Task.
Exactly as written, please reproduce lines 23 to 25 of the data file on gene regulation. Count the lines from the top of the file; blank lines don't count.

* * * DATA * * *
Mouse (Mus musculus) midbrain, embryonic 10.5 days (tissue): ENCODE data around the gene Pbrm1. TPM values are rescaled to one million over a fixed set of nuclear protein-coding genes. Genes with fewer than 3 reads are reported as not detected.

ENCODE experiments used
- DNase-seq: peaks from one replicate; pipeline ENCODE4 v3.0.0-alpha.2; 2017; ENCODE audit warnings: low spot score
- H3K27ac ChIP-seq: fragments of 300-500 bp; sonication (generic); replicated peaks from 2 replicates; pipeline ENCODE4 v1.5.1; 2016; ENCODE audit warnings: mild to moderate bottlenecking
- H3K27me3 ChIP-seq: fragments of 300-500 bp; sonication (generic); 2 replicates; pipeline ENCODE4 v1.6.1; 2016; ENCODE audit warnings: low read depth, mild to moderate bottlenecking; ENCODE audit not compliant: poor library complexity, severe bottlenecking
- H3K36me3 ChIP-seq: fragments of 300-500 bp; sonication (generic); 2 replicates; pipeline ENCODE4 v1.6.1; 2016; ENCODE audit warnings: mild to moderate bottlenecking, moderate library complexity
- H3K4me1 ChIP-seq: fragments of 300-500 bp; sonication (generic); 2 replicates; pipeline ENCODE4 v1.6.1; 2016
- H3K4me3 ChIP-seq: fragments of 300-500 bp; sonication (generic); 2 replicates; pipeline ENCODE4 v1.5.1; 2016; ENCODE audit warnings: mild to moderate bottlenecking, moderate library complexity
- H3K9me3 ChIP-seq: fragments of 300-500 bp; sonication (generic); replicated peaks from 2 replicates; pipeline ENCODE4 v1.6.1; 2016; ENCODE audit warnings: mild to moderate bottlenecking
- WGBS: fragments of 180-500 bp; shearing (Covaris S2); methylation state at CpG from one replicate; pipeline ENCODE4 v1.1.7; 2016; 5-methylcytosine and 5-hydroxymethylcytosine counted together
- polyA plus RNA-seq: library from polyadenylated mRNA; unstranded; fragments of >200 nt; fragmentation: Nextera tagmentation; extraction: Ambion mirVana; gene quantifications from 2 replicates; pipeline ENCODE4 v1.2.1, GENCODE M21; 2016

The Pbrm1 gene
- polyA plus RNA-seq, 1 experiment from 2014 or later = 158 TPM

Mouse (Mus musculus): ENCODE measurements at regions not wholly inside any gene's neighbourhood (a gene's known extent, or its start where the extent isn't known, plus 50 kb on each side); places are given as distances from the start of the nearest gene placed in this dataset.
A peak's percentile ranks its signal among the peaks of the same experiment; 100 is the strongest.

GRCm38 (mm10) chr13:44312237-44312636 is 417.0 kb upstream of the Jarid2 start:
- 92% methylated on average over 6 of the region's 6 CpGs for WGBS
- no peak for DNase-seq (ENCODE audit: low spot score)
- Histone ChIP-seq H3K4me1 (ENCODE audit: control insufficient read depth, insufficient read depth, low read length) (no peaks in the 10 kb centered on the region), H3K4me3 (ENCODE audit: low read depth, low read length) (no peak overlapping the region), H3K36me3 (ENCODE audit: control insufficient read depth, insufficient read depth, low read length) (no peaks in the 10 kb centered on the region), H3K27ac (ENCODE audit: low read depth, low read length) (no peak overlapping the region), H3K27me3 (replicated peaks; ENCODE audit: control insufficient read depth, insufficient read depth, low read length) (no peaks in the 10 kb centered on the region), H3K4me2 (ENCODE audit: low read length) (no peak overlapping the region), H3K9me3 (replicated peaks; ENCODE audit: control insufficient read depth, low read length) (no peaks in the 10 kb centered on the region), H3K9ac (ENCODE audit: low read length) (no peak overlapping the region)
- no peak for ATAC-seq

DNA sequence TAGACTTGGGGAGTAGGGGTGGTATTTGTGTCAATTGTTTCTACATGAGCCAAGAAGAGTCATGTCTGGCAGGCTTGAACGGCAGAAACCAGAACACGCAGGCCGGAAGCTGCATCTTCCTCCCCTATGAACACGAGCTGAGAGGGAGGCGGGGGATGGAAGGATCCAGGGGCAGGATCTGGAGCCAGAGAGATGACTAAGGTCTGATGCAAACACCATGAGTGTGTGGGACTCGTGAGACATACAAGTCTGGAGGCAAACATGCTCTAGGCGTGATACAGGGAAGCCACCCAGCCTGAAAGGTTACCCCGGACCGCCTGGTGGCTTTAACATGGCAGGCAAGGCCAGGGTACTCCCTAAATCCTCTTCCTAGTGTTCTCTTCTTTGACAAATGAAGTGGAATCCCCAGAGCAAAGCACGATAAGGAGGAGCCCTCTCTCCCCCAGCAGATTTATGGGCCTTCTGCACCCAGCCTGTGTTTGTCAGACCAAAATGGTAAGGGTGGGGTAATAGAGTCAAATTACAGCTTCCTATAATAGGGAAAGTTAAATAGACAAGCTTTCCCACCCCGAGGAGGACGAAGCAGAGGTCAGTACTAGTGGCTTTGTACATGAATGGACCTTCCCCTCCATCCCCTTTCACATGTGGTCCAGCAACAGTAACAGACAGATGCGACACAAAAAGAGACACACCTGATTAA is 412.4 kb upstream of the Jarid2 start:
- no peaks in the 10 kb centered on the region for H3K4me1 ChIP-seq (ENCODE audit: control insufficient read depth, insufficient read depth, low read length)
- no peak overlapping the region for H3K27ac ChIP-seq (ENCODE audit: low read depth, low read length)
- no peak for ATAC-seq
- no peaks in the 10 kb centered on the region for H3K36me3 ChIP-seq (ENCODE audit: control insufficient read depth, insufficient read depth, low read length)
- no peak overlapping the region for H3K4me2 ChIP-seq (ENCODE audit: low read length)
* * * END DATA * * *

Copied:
- no peak overlapping the region for H3K27ac ChIP-seq (ENCODE audit: low read depth, low read length)
- no peak for ATAC-seq
- no peaks in the 10 kb centered on the region for H3K36me3 ChIP-seq (ENCODE audit: control insufficient read depth, insufficient read depth, low read length)